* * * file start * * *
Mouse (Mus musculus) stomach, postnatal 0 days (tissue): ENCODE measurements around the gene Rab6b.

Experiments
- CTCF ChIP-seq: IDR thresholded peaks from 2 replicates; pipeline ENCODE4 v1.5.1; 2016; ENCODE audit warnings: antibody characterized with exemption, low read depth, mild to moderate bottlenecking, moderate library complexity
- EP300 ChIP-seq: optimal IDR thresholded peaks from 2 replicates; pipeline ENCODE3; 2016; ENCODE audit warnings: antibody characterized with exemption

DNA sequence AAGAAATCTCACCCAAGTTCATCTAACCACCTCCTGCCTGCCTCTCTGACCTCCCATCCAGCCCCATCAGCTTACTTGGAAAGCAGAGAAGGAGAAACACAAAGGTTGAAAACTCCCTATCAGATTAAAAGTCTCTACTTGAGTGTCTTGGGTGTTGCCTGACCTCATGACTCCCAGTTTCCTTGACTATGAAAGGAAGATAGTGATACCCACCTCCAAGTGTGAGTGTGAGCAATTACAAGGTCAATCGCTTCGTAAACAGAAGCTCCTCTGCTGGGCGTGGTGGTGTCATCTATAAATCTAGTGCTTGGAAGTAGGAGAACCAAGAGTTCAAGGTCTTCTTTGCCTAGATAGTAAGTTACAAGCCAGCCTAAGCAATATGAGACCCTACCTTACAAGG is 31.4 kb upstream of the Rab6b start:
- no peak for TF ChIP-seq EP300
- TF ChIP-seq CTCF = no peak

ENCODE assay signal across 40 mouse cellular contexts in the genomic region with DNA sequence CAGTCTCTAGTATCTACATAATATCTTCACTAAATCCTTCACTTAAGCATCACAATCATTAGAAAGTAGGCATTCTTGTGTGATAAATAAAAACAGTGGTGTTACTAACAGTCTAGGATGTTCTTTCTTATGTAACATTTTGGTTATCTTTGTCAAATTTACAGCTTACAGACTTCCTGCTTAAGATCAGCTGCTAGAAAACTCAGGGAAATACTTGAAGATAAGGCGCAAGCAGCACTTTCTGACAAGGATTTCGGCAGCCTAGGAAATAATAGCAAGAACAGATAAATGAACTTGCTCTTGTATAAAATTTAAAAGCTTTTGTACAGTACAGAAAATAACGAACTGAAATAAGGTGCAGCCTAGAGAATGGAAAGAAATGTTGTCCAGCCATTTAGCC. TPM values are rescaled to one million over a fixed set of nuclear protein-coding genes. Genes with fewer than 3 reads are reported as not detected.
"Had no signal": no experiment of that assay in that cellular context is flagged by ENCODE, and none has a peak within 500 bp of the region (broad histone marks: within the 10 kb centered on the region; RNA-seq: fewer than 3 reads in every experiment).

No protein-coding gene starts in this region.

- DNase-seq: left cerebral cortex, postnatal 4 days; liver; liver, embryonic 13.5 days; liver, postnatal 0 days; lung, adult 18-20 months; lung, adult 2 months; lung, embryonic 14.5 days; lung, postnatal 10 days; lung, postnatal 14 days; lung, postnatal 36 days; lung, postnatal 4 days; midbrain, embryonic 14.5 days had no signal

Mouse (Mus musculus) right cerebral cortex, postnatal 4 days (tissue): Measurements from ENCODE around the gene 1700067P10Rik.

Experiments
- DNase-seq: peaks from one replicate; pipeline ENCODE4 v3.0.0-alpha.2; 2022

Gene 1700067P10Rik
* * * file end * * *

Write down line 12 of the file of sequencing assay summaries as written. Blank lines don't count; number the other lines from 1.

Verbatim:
Mouse (Mus musculus) right cerebral cortex, postnatal 4 days (tissue): Measurements from ENCODE around the gene 1700067P10Rik.